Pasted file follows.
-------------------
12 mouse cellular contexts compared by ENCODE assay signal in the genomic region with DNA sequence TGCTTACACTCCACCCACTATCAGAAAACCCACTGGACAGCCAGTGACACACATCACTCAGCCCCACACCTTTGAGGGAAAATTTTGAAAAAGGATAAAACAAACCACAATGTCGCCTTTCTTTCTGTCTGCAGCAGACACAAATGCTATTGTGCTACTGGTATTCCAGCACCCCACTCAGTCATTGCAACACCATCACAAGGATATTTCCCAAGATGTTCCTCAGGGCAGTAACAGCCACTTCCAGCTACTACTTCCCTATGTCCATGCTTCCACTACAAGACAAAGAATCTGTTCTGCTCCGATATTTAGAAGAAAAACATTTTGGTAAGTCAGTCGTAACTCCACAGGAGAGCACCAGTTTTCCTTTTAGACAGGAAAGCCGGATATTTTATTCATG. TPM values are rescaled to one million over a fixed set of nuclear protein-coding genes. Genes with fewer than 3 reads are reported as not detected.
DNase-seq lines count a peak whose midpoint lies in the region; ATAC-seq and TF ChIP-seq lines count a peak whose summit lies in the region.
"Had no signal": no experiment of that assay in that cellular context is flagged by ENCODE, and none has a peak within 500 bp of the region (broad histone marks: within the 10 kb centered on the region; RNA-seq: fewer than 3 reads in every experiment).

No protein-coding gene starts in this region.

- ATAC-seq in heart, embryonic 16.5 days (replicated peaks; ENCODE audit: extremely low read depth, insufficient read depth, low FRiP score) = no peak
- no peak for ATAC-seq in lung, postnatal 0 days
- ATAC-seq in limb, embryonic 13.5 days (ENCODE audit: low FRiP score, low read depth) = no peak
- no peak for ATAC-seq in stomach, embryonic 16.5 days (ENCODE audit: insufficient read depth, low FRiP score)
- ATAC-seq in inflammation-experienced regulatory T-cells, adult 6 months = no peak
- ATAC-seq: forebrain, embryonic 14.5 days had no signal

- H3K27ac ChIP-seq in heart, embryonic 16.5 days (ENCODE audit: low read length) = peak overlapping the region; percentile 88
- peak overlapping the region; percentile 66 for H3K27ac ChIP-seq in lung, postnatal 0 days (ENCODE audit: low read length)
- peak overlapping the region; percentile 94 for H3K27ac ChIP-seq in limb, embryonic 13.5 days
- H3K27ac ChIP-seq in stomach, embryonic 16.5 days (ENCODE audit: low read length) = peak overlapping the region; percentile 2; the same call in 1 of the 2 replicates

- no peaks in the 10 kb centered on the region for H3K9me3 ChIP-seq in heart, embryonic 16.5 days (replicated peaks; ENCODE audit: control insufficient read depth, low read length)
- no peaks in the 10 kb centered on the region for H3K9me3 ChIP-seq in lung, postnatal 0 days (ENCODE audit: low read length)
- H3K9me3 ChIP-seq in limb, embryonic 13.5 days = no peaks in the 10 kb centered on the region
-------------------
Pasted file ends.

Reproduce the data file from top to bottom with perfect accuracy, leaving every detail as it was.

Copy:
12 mouse cellular contexts compared by ENCODE assay signal in the genomic region with DNA sequence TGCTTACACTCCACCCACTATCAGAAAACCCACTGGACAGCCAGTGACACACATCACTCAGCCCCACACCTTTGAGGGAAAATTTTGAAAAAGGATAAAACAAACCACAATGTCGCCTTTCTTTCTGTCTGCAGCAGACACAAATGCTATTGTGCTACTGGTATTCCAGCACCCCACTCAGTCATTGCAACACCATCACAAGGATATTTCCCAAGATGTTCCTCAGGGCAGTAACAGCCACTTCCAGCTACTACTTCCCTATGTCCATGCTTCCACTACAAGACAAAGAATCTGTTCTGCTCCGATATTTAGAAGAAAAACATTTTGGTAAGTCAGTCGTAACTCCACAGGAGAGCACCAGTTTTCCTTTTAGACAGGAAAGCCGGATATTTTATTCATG. TPM values are rescaled to one million over a fixed set of nuclear protein-coding genes. Genes with fewer than 3 reads are reported as not detected.
DNase-seq lines count a peak whose midpoint lies in the region; ATAC-seq and TF ChIP-seq lines count a peak whose summit lies in the region.
"Had no signal": no experiment of that assay in that cellular context is flagged by ENCODE, and none has a peak within 500 bp of the region (broad histone marks: within the 10 kb centered on the region; RNA-seq: fewer than 3 reads in every experiment).

No protein-coding gene starts in this region.

- ATAC-seq in heart, embryonic 16.5 days (replicated peaks; ENCODE audit: extremely low read depth, insufficient read depth, low FRiP score) = no peak
- no peak for ATAC-seq in lung, postnatal 0 days
- ATAC-seq in limb, embryonic 13.5 days (ENCODE audit: low FRiP score, low read depth) = no peak
- no peak for ATAC-seq in stomach, embryonic 16.5 days (ENCODE audit: insufficient read depth, low FRiP score)
- ATAC-seq in inflammation-experienced regulatory T-cells, adult 6 months = no peak
- ATAC-seq: forebrain, embryonic 14.5 days had no signal

- H3K27ac ChIP-seq in heart, embryonic 16.5 days (ENCODE audit: low read length) = peak overlapping the region; percentile 88
- peak overlapping the region; percentile 66 for H3K27ac ChIP-seq in lung, postnatal 0 days (ENCODE audit: low read length)
- peak overlapping the region; percentile 94 for H3K27ac ChIP-seq in limb, embryonic 13.5 days
- H3K27ac ChIP-seq in stomach, embryonic 16.5 days (ENCODE audit: low read length) = peak overlapping the region; percentile 2; the same call in 1 of the 2 replicates

- no peaks in the 10 kb centered on the region for H3K9me3 ChIP-seq in heart, embryonic 16.5 days (replicated peaks; ENCODE audit: control insufficient read depth, low read length)
- no peaks in the 10 kb centered on the region for H3K9me3 ChIP-seq in lung, postnatal 0 days (ENCODE audit: low read length)
- H3K9me3 ChIP-seq in limb, embryonic 13.5 days = no peaks in the 10 kb centered on the region